Negotiating The Wage Gap
Updated: May 3
Earlier this year, I gave a talk on the gender wage gap and shared startling statistics about the earning ratio of women compared to White men, broken down by gender and race. According to the American Association of University Women’s most recent report (Fall 2016), for every dollar being earned by a White male, by percentage, Asian American women earn 90%, White women earn 76%, African American women earn 62%, Native Hawaiian and Other Pacific Islander women earn 60%, American Indian and Alaska Native women earn 58% and Latina women earn 54%.
Gender pay gap expert Linda Babcock of Carnegie Mellon University discovered that women tend to negotiate far less frequently than their male counterparts, often face a social penalty for asking for the same things a man may ask for, and risk being perceived as aggressive or too pushy. How do we correct for this? In addition to changes organizations and companies must make (and are making) in their policies and processes, here are several things you can start doing now:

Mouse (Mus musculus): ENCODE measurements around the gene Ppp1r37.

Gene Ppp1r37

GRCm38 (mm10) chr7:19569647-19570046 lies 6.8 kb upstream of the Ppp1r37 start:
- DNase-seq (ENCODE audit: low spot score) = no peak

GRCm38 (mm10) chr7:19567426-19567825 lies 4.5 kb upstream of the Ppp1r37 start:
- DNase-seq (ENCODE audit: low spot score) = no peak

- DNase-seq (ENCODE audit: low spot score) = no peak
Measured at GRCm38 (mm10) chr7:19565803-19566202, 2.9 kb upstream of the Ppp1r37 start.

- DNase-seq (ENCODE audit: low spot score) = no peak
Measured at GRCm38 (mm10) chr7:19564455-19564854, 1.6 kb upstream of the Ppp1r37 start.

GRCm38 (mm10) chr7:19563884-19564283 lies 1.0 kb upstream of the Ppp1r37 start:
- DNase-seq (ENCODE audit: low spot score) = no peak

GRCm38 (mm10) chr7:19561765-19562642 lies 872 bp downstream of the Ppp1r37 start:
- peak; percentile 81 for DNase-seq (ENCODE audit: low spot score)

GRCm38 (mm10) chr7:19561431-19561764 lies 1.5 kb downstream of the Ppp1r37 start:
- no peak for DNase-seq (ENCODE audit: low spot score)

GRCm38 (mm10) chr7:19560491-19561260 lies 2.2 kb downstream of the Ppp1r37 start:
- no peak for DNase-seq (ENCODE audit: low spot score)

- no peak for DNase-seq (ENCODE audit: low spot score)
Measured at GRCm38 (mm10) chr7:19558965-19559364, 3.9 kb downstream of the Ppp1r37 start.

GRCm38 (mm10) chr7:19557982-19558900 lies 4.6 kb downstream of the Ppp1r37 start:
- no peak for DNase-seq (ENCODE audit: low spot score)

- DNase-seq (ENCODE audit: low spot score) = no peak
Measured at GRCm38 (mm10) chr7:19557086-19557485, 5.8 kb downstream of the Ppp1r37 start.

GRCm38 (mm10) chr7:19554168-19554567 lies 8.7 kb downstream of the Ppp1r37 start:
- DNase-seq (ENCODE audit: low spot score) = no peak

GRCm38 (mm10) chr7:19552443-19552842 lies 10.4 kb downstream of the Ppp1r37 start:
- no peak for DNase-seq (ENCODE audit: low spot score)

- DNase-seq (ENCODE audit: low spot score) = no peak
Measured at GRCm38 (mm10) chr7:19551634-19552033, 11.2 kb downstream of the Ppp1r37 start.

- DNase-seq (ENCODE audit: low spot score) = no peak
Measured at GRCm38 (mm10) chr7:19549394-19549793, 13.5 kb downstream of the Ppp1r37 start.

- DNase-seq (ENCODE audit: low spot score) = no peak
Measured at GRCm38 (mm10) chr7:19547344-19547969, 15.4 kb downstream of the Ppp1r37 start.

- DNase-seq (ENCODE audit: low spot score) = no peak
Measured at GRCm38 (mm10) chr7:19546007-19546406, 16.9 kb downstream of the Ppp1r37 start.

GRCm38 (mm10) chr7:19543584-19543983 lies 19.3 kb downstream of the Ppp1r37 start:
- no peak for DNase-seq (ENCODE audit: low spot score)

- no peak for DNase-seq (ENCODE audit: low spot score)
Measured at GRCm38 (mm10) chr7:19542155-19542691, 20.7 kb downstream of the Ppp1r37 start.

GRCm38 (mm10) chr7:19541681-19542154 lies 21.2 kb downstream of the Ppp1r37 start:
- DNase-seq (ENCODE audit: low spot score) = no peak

Acknowledge and attend to emotions around negotiating (shame, guilt, anxiety)
Overcome your initial hesitation, and actually ask for more
Explain why your request for more is appropriate (based on experience and solid research), and in way that communicates that you value relationships at work
Learn more about negotiations: read, take a class, get coaching and practice negotiating in small ways on a weekly basis
Build a strong network of support
Negotiation Challenge: Choose a small, emotionally insignificant thing that you would like to have this week (such as a discount), and actually ask for it. See it as an experiment, attempt to negotiate and see what happens.